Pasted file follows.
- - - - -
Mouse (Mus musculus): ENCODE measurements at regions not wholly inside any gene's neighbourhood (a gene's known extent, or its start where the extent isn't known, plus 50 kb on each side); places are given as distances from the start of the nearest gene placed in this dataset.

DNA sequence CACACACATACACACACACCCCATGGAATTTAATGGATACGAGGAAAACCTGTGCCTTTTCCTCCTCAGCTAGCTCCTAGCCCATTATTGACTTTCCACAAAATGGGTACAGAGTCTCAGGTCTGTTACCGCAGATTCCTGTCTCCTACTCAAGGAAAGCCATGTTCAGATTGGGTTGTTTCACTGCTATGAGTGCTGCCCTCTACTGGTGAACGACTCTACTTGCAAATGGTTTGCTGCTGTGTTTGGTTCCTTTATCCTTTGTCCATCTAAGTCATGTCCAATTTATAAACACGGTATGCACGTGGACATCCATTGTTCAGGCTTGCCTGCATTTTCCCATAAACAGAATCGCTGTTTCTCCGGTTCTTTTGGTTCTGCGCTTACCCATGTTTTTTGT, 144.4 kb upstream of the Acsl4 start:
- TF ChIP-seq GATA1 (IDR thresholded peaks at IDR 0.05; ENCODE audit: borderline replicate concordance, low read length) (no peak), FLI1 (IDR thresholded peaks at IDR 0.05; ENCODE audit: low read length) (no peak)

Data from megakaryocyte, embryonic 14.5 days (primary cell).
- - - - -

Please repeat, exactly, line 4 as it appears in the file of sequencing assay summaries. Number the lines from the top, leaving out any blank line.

Data from megakaryocyte, embryonic 14.5 days (primary cell).